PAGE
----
Trajectories of Global Islam

Tuesday, June 4, 2024 - 12:00 to 13:45

Trajectories of Global Islam - Religious Diplomacy Seminar


Sadia Abbas

Rutgers University


June 4, 2024



Siena, MattioliBuilding

Via Mattioli 10,Siena

Aula seminario –Second floor


For info and registration

Marco Ventura



Drawing from postcolonial studies, Sadia Abbas offersintroductory remarks on Islam as a discursive site for debating central tensions and aporias inmodernity. As a product of complex histories of identity and struggle, bothlocal and global, Islam is a multifaceted religion that is tied through complexcolonial histories to Western perspectives on concepts such as secularism,gender, individualism, political and economic liberalism. In this sense, Islamis ‘global’ not only because it is a world religion, but also due to the waythat varieties of Muslim practices and experiences have been shaped byWestern-centric narratives on law and politics generally, and freedom inparticular. From this vantage point, Islam in the West is generally overlookedas a potential resource that could foster change in the assumptions, valuejudgments, and actions of modern societies that are constituted by multipleencounters with Islam bithw withn Europe and American and outside. Often seenas a site of otherness, rethinking Islam from Abbas’ viewpoint opens avenuesfor rethinking the role of Islam and Muslims in global politis, diplomacy andwithin diasporic communities. This shift in perspective prompts explorationinto what it could mean for the common objective of peace if international andEuropean organisations engaged more creatively with Muslim partners both withinthe West and outside.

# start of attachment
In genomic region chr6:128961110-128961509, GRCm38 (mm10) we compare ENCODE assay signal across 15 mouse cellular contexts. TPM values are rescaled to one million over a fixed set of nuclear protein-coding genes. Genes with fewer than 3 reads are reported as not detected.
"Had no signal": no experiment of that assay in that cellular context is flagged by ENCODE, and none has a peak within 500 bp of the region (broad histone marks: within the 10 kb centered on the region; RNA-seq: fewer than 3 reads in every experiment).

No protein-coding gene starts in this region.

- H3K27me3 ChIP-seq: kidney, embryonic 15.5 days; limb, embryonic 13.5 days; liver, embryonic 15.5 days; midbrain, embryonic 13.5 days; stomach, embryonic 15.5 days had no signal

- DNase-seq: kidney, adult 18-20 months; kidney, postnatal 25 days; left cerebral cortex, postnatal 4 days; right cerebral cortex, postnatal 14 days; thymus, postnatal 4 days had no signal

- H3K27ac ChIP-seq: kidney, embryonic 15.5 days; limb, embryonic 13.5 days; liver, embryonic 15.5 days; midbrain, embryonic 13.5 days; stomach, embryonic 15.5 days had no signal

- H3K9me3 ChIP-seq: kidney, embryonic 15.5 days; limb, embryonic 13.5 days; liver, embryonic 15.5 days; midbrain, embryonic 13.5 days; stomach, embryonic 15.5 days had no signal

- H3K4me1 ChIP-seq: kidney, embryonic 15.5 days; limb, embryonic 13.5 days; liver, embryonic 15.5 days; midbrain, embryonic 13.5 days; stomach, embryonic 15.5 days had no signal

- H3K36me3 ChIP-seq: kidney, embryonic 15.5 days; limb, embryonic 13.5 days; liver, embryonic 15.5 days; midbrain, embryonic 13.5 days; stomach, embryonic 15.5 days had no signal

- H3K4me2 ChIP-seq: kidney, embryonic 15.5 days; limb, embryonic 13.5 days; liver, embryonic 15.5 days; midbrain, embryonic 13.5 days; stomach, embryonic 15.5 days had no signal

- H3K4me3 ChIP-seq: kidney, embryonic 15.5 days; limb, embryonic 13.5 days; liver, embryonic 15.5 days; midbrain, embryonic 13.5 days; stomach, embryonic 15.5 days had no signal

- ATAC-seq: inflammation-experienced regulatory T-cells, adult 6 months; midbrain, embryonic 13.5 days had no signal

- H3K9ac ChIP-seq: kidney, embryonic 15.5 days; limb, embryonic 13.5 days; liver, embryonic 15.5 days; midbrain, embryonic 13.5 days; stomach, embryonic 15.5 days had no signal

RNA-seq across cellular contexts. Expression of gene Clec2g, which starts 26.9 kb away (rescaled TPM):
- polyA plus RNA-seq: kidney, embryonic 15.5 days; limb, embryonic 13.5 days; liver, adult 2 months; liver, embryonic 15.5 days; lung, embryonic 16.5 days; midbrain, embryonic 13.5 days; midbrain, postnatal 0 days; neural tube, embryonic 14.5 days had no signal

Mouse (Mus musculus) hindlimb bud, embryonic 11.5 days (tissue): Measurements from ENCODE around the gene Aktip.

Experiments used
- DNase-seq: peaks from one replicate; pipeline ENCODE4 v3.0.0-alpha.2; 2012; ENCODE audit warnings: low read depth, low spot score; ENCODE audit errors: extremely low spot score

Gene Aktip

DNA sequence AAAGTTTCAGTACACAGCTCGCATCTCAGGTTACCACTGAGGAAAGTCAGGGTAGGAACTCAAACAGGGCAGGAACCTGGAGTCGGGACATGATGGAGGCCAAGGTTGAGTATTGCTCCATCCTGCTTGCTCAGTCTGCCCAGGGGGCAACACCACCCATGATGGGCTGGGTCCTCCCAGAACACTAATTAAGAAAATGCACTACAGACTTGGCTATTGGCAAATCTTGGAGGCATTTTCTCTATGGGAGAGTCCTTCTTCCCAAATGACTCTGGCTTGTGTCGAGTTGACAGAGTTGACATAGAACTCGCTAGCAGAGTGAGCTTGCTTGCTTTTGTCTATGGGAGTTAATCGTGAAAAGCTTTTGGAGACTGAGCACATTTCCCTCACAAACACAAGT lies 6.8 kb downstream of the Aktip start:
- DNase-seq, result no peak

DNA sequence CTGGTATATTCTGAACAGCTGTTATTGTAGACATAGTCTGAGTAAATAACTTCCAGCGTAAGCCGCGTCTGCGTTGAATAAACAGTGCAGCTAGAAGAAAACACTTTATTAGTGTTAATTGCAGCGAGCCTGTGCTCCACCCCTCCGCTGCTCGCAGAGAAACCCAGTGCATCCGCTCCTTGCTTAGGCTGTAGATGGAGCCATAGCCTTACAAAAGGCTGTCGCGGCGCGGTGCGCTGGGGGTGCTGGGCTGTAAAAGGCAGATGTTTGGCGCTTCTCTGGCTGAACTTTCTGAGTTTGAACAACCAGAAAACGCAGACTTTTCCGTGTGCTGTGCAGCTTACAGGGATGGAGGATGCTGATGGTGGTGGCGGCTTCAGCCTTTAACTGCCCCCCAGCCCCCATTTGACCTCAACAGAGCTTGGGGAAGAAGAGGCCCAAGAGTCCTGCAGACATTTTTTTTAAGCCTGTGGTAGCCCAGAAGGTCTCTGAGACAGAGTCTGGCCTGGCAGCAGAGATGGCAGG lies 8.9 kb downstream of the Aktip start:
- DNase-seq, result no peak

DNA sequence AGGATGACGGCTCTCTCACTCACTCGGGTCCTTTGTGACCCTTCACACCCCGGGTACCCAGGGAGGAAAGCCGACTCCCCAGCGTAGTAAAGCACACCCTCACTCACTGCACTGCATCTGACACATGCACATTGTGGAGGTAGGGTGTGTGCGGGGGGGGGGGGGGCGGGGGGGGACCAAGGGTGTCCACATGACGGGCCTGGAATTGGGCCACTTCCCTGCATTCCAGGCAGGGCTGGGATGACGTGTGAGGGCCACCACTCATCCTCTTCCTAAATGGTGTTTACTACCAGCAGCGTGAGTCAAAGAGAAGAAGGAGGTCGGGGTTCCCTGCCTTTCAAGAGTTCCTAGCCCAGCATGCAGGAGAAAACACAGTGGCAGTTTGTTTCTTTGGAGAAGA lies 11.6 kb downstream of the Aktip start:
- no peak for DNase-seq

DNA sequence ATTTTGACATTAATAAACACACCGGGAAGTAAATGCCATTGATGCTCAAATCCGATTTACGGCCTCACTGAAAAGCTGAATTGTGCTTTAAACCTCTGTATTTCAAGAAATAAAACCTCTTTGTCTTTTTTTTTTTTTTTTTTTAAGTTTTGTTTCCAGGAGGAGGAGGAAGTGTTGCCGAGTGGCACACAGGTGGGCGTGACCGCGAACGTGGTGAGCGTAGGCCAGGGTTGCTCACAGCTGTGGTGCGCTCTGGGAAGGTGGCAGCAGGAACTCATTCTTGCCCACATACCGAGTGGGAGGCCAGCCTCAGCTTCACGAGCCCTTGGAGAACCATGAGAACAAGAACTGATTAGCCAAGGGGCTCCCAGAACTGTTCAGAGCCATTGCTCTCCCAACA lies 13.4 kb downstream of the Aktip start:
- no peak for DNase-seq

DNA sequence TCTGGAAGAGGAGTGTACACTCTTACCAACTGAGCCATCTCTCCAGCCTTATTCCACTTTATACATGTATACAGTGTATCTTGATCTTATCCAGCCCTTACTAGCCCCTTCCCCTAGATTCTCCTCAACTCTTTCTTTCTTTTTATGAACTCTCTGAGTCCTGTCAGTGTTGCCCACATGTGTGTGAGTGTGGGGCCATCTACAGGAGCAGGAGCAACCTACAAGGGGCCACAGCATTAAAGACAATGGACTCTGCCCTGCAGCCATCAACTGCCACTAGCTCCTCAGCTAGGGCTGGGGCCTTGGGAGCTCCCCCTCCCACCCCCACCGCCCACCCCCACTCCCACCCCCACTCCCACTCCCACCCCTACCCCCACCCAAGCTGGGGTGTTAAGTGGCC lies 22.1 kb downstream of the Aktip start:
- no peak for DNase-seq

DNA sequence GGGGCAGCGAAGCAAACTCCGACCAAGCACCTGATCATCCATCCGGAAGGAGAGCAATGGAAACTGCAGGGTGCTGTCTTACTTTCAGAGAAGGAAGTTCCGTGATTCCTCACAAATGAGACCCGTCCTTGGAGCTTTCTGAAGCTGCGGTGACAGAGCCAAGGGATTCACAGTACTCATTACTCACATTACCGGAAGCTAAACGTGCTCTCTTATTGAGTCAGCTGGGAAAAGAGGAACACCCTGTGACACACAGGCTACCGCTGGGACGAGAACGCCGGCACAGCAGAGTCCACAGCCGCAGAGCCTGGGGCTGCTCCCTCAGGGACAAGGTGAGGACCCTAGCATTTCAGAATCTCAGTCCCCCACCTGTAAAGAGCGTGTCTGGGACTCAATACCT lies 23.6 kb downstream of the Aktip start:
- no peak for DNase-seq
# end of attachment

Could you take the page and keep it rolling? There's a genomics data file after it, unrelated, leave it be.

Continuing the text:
Sadia Abbas grew up in Karachi and Singapore, lives in NewYork and spends all the time she can in Lesbos, Greece and Siena, Italy. Shehas served as director of the Center for European Studies at Rutgers-NewBrunswick and associate professor of postcolonial studies at RutgersUniversity-Newark. She is the author of At Freedom’s Limit: Islam and thePostcolonial Predicament, winner of the MLA first book award, and the novelThe Empty Room, shortlisted for the DSC prize for South AsianLiterature, and co-editor (with Jan Howard of the RISD museum) of ShahziaSikander: Extraordinary Realities, a volume on Shahzia Sikander’s art,which was listed as one the best art books of 2021 by the New York Times.  She has written numerous essays on subjectsincluding Jesuit poetics and Catholic martyrdom in Early Modern English poetry,neoliberalism and the Greek debt crisis, Pakistani art, the uses of Reformationin contemporary Muslim thought, and Jewish converts to Islam and treatments ofsubjectivity in contemporary theorizations of Muslim female agency. She hasalso written essays and opinion pieces for Dawn and Daily Times (the Pakistanidailies), Naya Daur, OpenDemocracy, CommonDreams and TANK magazine. She iscurrently completing, Revenant Ruin: Colonialism and the Management of Lifeabout the connected afterlives of ruins and monuments in India, Greece and theAmericas and their role in the production and control of racial, religious andethnic identities and the creation of borders. She is co-founder and co-editorof Ideas and Futures, a multi-media, interdisciplinary e-journal of culture andpolitics and Executive Director of Ideas and Futures:  A Collaborative for Just and VibrantSocieties.